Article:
So, back to the law. In Colorado we stand firm behind the idea of the “Best Interest of the Child.” But, what does this mean exactly? Let’s explore.

Obviously, the best interest of the child conversation comes up in the midst of a domestic relations case involving parental responsibilities(custody).  No matter the specifics of the case, it is apparent that the child is in a lesser position, and thus representation would be doing due diligence to advocate for the child’s needs.

The legalese states:

“The legal representative of the child, appointed pursuant to subsection (1) of this section, shall represent the best interests of the minor or dependent child, as described in section 14-10-124, with respect to the child’s custody, the allocation of parental responsibilities, support for the child, the child’s property, parenting time, or any other issue related to the child that is identified by the legal representative of the child or the appointing court.”

Source: WomensLaw.org

I want to explore in my experience how the bolded categories can plant DIRECT seeds into a child’s life, as well as what parents can do to influence positive growth for the child. 

CUSTODY(Parental Responsibilities)- What are you teaching your child to believe about himself?

Since the word custody has many meanings and interpretations, I really like that Parental Responsibilities is the term for this now.  Anyway, while from the perspective of the parent, the term “parental responsibilities” may seem rigid and duty-like, from the child’s perspective it is something else entirely. The child is receptive in this relationship. She is simply developing an understanding of responsibility through the parent’s actions.

I’ve noticed throughout the years that once I meet a child’s parent and read the energy between parent and child, I understand the child SO MUCH MORE.  For example, kids who seem to not know who they are and tend to follow the herd and act out in school usually have parents who are constantly telling them how to be. (Don’t do this, look your teacher in the eye..) The kid in unable to develop faith in himself.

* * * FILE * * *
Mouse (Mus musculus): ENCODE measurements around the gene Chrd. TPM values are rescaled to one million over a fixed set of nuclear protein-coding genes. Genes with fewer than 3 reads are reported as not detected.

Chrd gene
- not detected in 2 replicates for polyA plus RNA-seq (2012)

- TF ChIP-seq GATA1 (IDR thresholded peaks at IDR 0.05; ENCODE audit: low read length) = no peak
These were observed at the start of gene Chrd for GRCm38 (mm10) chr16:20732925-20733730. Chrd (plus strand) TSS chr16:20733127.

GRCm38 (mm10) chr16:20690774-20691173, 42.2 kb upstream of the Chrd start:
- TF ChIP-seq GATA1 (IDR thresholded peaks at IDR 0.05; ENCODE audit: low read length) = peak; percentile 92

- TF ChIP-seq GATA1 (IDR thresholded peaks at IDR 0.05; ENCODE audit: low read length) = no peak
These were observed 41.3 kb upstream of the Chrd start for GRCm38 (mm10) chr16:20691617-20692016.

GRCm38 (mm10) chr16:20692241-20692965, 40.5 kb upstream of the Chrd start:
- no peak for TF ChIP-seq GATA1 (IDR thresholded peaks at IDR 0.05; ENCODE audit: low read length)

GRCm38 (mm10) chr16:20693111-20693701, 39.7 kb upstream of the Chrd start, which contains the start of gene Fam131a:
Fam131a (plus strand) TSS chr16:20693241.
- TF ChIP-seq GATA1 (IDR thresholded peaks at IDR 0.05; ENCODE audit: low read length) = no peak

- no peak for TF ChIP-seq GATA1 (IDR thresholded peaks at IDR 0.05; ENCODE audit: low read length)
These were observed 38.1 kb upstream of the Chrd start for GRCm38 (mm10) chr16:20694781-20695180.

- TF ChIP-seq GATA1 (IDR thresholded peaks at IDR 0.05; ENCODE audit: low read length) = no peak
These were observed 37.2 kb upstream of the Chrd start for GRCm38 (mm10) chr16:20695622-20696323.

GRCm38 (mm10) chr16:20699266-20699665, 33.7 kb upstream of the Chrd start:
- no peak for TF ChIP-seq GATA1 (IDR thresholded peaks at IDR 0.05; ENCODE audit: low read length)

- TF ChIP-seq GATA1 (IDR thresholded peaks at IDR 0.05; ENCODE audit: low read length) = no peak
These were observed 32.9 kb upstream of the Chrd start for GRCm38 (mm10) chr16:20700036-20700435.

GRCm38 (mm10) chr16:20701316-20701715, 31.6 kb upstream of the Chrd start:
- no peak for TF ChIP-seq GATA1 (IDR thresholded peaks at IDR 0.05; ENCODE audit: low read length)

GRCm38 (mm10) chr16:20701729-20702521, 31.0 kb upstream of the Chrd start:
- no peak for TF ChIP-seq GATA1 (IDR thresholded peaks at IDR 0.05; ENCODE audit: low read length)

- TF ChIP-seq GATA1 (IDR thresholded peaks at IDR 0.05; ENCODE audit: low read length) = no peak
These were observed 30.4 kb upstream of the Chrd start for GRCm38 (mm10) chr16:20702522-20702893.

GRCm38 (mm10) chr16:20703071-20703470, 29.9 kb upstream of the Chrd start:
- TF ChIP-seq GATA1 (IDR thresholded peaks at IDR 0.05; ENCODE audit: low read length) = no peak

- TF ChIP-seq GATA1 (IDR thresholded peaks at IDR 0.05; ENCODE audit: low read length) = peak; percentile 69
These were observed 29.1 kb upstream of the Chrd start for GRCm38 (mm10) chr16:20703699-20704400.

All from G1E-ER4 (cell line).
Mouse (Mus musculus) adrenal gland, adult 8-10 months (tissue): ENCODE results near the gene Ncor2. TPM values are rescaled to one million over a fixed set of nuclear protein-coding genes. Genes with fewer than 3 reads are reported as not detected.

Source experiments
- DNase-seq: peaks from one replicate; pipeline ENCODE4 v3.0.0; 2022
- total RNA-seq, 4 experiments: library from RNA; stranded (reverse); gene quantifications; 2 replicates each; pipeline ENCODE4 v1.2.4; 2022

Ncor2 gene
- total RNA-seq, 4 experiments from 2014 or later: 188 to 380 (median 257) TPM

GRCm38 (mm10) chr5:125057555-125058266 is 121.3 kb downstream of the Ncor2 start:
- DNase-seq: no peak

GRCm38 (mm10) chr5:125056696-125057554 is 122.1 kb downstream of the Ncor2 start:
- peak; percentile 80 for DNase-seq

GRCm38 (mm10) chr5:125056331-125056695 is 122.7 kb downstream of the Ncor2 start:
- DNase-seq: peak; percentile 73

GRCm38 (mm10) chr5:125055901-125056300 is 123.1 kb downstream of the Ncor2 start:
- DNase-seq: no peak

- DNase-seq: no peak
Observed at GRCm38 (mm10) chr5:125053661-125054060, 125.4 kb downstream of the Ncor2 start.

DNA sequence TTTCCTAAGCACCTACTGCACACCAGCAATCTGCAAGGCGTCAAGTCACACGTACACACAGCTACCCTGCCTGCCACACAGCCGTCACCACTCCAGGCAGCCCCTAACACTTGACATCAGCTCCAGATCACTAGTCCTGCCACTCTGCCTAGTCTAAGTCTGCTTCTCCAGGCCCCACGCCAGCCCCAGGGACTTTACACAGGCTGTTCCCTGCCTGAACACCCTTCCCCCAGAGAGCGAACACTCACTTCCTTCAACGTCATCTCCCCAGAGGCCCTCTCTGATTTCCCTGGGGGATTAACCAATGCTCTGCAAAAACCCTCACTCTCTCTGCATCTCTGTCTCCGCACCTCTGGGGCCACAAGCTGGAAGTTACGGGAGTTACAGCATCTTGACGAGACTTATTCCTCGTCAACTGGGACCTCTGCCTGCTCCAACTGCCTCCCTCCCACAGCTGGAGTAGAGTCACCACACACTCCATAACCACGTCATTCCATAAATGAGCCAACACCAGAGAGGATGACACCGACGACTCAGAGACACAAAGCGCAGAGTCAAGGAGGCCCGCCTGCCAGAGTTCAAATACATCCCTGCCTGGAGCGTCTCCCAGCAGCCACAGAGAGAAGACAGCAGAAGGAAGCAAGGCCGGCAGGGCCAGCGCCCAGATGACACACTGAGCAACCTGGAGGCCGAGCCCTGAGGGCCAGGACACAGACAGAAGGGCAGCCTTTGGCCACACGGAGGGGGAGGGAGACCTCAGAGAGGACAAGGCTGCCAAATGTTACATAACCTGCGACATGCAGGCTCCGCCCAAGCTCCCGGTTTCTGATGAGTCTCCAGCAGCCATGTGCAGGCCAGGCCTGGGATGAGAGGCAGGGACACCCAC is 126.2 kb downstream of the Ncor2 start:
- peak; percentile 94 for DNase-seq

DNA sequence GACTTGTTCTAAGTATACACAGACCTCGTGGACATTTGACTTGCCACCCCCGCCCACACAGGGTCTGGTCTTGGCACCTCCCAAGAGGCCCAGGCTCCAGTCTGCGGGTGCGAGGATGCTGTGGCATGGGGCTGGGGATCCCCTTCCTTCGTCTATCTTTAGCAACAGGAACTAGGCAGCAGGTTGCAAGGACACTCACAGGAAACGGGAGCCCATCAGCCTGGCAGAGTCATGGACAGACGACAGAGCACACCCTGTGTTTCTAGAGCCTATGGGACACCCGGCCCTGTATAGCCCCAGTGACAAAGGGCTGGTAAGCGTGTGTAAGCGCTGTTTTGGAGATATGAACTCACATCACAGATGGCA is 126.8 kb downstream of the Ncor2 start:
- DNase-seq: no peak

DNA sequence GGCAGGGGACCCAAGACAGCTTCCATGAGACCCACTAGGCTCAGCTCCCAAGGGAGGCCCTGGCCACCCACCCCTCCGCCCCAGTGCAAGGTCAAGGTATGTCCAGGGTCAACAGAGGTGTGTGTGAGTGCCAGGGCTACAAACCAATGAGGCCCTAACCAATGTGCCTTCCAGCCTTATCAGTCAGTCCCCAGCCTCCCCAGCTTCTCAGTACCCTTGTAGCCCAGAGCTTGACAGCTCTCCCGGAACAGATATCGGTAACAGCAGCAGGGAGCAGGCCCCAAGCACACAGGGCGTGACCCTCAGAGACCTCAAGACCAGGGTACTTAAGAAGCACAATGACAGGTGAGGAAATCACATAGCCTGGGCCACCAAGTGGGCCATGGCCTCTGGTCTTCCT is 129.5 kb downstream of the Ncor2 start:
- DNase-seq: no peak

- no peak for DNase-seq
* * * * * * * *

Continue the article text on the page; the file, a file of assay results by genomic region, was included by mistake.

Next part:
On the more severe end of the spectrum, parents who abuse their children physically foster the same sort of thing. IE: (school fights and the use of violence to solve problems.) In this instance, the child still doesn’t have faith in himself, he has faith in fighting.

 WHAT CAN PARENTS DO: Parents can aid in their children’s success stepping up to the plate, leading by example, being present, and showing the child the problem-solving and general life skills. If the parent is underdeveloped here, the parent can reach out and get help.

ALLOCATION OF PARENTAL RESPONSIBILITIES

This one is tricky.  Obviously, since this is a domestic case, we can make the inference that the child most definitely knows that she has two parents.  In a perfect world, the parents balance one another out when they are in a relationship. However, what happens to this balance when the couple is deciding to split?

Well, we know this can greatly distort a child’s perception of wholeness.  Because our parents represent stability for us in our younger years, the destruction of a sense of balance here throws us off.

Because the child senses the stability and balanced structure of his life is being challenged, the seed planted could be: “My life is out of control.  It’s my fault.  I’m split in half. I’m no longer a whole person.”

WHAT CAN PARENTS DO:  Parents can be honest with themselves and their children about their shortcomings, and remind the child that the circumstances ARE NOT because of her.

SUPPORT

We know children cost money.  We also know that children deserve to know that they are worth something. As a product of a single-parent mother, I’m well aware that sometimes this means strain on the adult involved. However, we must remember that we are constantly sending MESSAGES sent to the child that will be imbedded into their self-talk and understanding of themselves.  Are you showing the child support? There are small and big ways to do this, and honestly, some of the smaller gestures mean more in the long run.

WHAT CAN PARENTS DO:  

Support can be as simple or as grand as:

  • Making Phone calls
  • Attending school/extracurricular events
  • Trips to the park
  • Birthday Gifts
  • Listening(This one is highly underrated)

So all in all, I believe that parents have an awesome opportunity. (Notice I didn’t say easy or simple). However, small decisions can make major changes with the way your child views herself in the long run. Plant the seeds!